Mark Mennemeier, Ph.D.

Dr. Mennemeier has attempted to explain spatial neglect, a disabling neurological syndrome that follows damage to cortical systems in both the right and left cerebral hemispheres. Patients with neglect are not aware of stimuli located opposite the side of brain injury. Theories explain neglect as a disorder of spatial attention or mental representation but neglect is confounded by wide-spread cortical dysfunction. So, patients with neglect have more than one type of problem. In addition to attentional deficits, they are frequently under-aroused which can compromise many different cognitive functions. In our view, the challenge of explaining neglect lies in identifying components that are necessary and sufficient for neglect.

We recently identified a disorder of magnitude estimation in neglect that is orthogonal to deficits in spatial attention but just as important. Magnitude estimation refers to judgments of stimulus intensity, how much of something is present, as opposed to spatial attention which concerns where something is located. We learned that magnitude estimation is compromised in neglect and that it uniquely explains how much of a stimulus is neglected. This discovery enabled us to resolve a paradox for neglect known as “the crossover effect”. Interested readers should either consult the reference provided or e-mail Dr Mennemeier ( for preprints or reprints.

Because patients with neglect are under-aroused and because arousal systems are fundamental to conscious perception, Dr Mennemeier has teamed up with Drs Garcia-Rill, Skinner, and Dornhoffer to learn how arousal is compromised in neglect and, more importantly, how it might be treated.  The graph shows P50 amplitude data obtained from one patient with behavioral signs of decreased arousal both before and immediately following a clinical procedure designed to temporarily increase arousal (CPT).  The P50 amplitude in response to an auditory click is sensitive to activity within the reticular activating system (RAS).  P50 amplitude is diminished before stimulation, normalized immediately following CPT, and at baseline after effects of CPT reside.  One goal of this research is to learn if under-aroused patients have the capacity to respond to arousing stimulation and if they can benefit from medications designed to increase arousal.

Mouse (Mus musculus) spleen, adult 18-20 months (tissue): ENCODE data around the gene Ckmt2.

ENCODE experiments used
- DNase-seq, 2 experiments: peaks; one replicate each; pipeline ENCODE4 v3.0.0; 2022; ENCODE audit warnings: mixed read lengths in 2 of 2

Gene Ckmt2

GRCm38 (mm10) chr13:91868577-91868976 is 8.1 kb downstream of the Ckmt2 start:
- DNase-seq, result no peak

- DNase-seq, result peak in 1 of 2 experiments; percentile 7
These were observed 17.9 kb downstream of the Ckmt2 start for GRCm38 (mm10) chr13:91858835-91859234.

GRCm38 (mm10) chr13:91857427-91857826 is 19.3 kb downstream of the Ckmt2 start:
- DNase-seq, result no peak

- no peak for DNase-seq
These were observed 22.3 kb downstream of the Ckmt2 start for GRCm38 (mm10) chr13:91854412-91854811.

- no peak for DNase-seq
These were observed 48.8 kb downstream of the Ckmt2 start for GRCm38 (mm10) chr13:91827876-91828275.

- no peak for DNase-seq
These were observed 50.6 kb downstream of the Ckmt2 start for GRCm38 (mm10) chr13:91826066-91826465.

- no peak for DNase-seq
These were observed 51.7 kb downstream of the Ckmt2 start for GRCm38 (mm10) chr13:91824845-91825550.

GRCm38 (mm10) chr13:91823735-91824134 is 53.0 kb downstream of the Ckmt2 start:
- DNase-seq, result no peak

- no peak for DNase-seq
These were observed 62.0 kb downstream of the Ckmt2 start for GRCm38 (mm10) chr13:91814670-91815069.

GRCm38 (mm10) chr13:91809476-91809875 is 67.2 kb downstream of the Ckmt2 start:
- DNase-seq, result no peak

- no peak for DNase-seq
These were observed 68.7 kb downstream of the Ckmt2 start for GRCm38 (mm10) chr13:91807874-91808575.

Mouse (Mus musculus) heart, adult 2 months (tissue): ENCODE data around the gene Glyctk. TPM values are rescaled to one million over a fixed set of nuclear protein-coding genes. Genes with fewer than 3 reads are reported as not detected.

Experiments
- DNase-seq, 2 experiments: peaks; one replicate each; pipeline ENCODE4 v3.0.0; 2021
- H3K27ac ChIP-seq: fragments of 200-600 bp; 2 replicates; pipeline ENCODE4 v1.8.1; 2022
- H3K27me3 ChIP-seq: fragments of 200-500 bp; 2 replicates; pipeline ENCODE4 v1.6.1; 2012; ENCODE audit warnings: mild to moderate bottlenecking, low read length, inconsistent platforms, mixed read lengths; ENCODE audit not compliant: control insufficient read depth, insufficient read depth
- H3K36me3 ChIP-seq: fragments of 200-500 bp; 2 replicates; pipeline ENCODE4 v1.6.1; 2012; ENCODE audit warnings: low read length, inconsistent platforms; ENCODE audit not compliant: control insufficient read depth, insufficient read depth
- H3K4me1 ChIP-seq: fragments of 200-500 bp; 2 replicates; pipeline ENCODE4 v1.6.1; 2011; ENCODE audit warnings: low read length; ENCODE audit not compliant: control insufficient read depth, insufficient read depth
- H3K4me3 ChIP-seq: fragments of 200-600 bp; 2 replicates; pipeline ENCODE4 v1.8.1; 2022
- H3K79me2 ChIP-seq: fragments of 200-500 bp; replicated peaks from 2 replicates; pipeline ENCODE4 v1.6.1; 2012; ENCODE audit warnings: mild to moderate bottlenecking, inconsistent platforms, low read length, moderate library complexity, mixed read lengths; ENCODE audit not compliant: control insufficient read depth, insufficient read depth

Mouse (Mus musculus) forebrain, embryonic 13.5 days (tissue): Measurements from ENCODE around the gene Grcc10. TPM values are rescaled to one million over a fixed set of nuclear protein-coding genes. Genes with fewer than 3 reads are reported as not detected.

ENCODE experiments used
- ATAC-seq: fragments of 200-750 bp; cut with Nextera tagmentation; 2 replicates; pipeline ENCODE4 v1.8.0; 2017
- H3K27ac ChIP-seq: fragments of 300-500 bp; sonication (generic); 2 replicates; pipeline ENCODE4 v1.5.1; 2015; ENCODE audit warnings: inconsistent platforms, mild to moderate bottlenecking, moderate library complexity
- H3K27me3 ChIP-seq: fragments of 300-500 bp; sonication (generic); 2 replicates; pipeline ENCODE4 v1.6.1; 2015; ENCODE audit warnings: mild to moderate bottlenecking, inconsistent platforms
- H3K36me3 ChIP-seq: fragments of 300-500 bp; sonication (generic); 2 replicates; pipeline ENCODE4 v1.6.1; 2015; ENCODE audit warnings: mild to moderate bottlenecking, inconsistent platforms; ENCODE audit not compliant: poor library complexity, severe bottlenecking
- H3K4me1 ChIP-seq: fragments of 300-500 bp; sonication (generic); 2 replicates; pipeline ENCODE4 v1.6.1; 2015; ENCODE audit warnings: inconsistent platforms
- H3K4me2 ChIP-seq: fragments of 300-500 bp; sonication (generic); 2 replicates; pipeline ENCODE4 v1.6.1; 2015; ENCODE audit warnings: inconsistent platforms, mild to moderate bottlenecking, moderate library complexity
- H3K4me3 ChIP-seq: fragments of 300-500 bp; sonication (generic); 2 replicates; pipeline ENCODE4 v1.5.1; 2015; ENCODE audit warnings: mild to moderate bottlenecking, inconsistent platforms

Mennemeier, M., Pierce, C.A., Chatterjee,A., Anderson, B, Jewell,G., Dowler,R., Woods,A.J.,  Glenn, T., and Mark,V.M.  Biases in attentional orientation and magnitude estimation explain crossover: neglect is a disorder of both.  Journal of Cognitive Neuroscience (in press).